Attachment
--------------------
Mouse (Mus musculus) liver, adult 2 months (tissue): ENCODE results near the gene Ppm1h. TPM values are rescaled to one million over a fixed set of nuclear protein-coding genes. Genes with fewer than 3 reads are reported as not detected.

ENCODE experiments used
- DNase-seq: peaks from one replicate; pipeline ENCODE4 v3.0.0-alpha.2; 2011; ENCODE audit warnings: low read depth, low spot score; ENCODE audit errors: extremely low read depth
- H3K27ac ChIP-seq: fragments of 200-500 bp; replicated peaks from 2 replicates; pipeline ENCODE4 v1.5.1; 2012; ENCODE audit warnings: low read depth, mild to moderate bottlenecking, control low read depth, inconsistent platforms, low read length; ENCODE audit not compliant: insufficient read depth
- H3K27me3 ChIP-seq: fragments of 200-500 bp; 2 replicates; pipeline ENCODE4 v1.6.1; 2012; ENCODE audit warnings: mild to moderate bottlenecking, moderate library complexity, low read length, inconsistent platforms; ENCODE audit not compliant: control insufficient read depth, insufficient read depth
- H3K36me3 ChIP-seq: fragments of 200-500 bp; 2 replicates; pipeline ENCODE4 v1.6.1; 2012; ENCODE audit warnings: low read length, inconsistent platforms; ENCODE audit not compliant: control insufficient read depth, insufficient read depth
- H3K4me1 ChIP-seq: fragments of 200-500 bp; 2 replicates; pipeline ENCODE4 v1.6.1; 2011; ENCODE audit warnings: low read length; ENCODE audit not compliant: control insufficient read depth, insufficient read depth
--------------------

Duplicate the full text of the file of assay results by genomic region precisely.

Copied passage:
Mouse (Mus musculus) liver, adult 2 months (tissue): ENCODE results near the gene Ppm1h. TPM values are rescaled to one million over a fixed set of nuclear protein-coding genes. Genes with fewer than 3 reads are reported as not detected.

ENCODE experiments used
- DNase-seq: peaks from one replicate; pipeline ENCODE4 v3.0.0-alpha.2; 2011; ENCODE audit warnings: low read depth, low spot score; ENCODE audit errors: extremely low read depth
- H3K27ac ChIP-seq: fragments of 200-500 bp; replicated peaks from 2 replicates; pipeline ENCODE4 v1.5.1; 2012; ENCODE audit warnings: low read depth, mild to moderate bottlenecking, control low read depth, inconsistent platforms, low read length; ENCODE audit not compliant: insufficient read depth
- H3K27me3 ChIP-seq: fragments of 200-500 bp; 2 replicates; pipeline ENCODE4 v1.6.1; 2012; ENCODE audit warnings: mild to moderate bottlenecking, moderate library complexity, low read length, inconsistent platforms; ENCODE audit not compliant: control insufficient read depth, insufficient read depth
- H3K36me3 ChIP-seq: fragments of 200-500 bp; 2 replicates; pipeline ENCODE4 v1.6.1; 2012; ENCODE audit warnings: low read length, inconsistent platforms; ENCODE audit not compliant: control insufficient read depth, insufficient read depth
- H3K4me1 ChIP-seq: fragments of 200-500 bp; 2 replicates; pipeline ENCODE4 v1.6.1; 2011; ENCODE audit warnings: low read length; ENCODE audit not compliant: control insufficient read depth, insufficient read depth